3. Attacking the SHA-1 algorithm

The SHA-1 digest stores a hashsum of the encryption key. The hashsum has 160 bits and no brute force attack is known that would bring down the number of combinations to a reasonable number.

Conclusion

The protection used in the eReader withstands brute-force attacks.

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Last year one of my goals was to read the Bible starting with the New Testament – for whatever reason I didn’t make it and stopped with Romans. I felt it’s time to finish what I have started and this brought up two questions.

Which program to use for bible reading on the Pocket PC

A quick survey revealed three candidates.

  • Pocket e-Sword (homepage)
    This program is available for free together with many bible versions (commercial and free). The layout is great and it’s easy to use, however, I don’t like that the presentation is verse-by-verse. If you use a real bible, verses are joined together to form paragraphs, which improves the understanding of passages. Another thing I don’t like is that commentaries are only shown for one verse and not as continuous text covering multiple verses. This makes it difficult to scroll up and down to review things that have been said somewhere else.
    What I really like is the way how bible versions can be compared or read in parallel. Another advantage is that MANY versions are available, including the brand new International Standard Version.
  • OliveTree (homepage)
    To be honest, the GUI didn’t convince me. The idea with the buttons in the scrollbar is nice, but they haven’t been placed perfectly. Especially when one is used to Pocket e-Sword, the program feels awkward. Apart from that, the feature list is long and I am sure that many users will like it.
  • PocketBible (from Laridian)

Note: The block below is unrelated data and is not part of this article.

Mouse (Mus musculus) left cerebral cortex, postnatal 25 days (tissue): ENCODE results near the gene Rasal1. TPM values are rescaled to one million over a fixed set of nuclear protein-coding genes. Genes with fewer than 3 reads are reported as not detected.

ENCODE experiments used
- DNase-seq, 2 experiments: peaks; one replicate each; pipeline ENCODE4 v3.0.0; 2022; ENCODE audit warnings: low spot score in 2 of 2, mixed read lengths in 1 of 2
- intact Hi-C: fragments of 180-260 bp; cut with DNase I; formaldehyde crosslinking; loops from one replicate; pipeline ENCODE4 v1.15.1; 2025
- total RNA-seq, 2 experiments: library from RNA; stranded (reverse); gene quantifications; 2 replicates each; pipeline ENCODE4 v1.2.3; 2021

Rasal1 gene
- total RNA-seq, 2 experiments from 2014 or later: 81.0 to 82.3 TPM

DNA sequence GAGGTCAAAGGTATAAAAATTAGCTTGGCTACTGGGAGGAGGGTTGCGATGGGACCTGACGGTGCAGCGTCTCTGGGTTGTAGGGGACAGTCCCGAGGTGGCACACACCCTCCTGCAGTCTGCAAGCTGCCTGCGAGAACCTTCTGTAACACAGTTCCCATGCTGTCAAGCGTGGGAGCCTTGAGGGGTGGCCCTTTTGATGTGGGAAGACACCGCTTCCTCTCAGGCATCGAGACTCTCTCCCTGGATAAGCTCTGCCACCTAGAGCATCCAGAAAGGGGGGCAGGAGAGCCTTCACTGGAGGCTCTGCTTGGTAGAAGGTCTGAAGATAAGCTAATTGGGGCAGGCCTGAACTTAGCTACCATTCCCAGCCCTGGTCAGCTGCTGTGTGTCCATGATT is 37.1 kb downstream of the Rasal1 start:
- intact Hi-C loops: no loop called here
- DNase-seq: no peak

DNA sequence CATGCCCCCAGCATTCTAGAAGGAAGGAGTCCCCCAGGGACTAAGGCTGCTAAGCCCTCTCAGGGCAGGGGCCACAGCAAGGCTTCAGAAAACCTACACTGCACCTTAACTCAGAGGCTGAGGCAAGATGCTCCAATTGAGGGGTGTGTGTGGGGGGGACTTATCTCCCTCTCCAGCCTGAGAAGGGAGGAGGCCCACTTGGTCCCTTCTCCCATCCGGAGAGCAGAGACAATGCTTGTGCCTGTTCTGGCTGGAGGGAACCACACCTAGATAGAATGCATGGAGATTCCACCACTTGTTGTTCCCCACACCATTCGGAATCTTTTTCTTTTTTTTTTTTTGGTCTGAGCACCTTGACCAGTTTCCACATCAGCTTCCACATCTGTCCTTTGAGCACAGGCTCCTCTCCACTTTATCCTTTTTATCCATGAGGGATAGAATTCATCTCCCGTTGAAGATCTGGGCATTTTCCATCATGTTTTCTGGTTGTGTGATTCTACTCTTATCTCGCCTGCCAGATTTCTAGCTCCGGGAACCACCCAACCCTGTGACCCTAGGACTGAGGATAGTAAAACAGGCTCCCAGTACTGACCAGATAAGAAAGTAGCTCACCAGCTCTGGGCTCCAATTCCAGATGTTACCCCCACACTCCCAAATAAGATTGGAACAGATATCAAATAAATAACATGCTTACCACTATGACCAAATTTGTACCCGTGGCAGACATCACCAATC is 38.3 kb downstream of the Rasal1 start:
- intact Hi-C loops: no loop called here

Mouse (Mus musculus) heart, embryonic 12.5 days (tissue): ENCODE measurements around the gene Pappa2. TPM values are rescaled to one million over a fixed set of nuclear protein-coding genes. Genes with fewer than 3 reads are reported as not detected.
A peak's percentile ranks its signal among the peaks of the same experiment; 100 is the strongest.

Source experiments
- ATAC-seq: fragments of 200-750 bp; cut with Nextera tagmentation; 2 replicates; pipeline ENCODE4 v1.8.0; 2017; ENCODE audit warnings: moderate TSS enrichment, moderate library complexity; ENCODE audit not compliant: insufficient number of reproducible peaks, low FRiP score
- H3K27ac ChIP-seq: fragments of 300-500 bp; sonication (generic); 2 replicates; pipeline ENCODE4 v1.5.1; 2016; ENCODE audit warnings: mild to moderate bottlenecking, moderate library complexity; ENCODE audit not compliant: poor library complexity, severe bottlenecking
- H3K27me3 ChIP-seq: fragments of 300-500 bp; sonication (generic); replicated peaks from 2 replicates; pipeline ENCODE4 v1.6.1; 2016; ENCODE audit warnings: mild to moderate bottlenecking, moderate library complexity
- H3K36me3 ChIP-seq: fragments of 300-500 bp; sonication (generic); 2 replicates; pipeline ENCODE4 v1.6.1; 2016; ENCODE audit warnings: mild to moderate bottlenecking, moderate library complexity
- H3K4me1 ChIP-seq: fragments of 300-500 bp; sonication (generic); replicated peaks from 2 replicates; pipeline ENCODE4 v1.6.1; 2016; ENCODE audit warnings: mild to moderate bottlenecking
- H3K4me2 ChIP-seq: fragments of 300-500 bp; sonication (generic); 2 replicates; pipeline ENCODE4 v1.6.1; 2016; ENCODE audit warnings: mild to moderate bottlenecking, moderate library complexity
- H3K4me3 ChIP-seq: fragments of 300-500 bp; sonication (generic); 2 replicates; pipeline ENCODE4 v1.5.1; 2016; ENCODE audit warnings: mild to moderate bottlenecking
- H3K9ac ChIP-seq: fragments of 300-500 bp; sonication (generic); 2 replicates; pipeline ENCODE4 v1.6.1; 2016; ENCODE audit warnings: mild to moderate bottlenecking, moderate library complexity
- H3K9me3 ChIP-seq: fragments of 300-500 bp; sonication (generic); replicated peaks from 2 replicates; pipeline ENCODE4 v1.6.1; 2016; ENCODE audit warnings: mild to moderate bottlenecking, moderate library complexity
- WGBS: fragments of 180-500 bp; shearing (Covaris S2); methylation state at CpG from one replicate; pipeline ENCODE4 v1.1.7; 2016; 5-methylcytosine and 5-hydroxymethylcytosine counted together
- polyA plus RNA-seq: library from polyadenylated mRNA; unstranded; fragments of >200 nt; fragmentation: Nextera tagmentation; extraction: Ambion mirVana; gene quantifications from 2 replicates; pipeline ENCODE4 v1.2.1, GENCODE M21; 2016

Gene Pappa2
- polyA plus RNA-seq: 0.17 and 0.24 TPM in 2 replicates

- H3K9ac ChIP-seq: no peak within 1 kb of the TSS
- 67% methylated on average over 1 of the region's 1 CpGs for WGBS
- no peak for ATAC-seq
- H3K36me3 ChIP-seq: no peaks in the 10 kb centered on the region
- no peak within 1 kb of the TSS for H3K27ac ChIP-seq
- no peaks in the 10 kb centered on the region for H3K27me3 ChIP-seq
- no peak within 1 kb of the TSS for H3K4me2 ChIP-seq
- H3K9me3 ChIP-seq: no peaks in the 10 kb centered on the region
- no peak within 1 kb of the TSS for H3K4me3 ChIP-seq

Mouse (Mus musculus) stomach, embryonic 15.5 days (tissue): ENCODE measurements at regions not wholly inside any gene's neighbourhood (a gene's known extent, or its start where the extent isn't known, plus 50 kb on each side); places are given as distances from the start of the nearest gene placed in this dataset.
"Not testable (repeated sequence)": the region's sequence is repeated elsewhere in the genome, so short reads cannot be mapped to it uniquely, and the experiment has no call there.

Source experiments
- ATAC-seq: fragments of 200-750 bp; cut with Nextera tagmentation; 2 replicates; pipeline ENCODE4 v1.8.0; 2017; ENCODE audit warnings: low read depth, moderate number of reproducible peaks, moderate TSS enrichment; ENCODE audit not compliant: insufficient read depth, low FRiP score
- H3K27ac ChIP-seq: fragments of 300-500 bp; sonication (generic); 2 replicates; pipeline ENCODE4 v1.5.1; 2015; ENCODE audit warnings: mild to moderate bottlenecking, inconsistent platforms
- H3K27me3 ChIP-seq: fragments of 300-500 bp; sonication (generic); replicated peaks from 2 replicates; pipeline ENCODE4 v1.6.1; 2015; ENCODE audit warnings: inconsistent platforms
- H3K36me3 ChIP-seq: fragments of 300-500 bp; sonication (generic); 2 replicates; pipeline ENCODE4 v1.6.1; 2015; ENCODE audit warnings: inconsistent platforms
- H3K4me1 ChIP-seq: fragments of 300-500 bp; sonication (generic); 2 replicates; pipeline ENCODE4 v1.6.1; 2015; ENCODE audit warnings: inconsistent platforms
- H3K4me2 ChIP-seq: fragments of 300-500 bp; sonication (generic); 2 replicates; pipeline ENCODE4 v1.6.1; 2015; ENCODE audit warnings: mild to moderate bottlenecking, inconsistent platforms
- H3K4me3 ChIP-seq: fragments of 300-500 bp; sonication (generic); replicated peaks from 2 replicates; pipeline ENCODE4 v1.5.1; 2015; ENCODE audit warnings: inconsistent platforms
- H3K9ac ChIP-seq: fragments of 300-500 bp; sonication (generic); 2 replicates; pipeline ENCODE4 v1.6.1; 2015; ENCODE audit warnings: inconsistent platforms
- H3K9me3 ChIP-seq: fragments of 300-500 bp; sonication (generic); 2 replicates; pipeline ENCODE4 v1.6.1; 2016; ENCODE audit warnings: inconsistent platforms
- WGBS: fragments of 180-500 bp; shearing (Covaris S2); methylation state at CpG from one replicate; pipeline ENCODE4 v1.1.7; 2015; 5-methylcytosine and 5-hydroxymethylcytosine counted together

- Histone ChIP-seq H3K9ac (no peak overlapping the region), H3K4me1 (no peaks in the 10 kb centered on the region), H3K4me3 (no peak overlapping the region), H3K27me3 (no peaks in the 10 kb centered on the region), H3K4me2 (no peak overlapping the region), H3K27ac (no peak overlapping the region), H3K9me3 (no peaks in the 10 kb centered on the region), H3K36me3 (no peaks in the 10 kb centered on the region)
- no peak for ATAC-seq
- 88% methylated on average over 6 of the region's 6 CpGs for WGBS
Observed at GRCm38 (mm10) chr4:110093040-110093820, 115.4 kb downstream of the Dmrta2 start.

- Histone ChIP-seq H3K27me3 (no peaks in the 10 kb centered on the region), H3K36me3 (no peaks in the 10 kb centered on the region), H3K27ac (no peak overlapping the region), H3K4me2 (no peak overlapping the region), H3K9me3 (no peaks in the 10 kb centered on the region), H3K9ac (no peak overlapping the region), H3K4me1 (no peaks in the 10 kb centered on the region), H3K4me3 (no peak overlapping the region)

This program was the last I have tested and quickly jumped to the top of my list. The interface is fully customizable, especially the toolbars. Navigating through the bible texts is easy, although I sometimes got lost while switching from one window to another. Footnotes can be turned off to make reading easier. I really enjoyed the feature that allows to find a verse in all commentaries. This will show the first part of each commentary on the selected verse. I would love to see something like “prefered commentary” that allows to change quickly between the bible and the study notes. Maybe in the next version.
    The Gold package – if you can afford it – has everything you need to get started with serious study: different bible versions, the incredible Bible Knowledge Commentary and the Complete Word Study Dictionary (2 Volumes). If this is too expensive for you, choose the Bronze package (you WANT different bible versions, believe me) + the Bible Knowledge Commentary. Later, when you wish to understand the meaning of the original words, come back and order the Complete Word Study Dictionary (2 Volumes).

All three programs are available for free or as demo.

Which bible version to choose

After I have found the best program for the Pocket PC, the old question about the best bible version came up again. In my old blog entries I have finally choosen the ESV but after further studies I decided to reconsider. I was surprised how odd the English is and I have found the advise that the NASB would be the prefered edition for a literal translation although it is harder to read. betterbibles.com gives many examples and shows why literal translations can mislead the reader. As a starter it makes more sense to use a translation that reads fluently so it finally came down to:

The ISV is quite new and would probably be my first choice IF it would have been available for the PocketBible program. The TNIV and the HSBC seem to be on par but after browsing the internet I was surprised that the HSBC seems to enjoy a growing popularity and is respected for the un-biased translation. I glanced at some passages and I think I can’t go wrong with it. It’s good to have the other in the background though together with the bible commentaries to put everything into the right context.

Now starts the important task: to read the bible.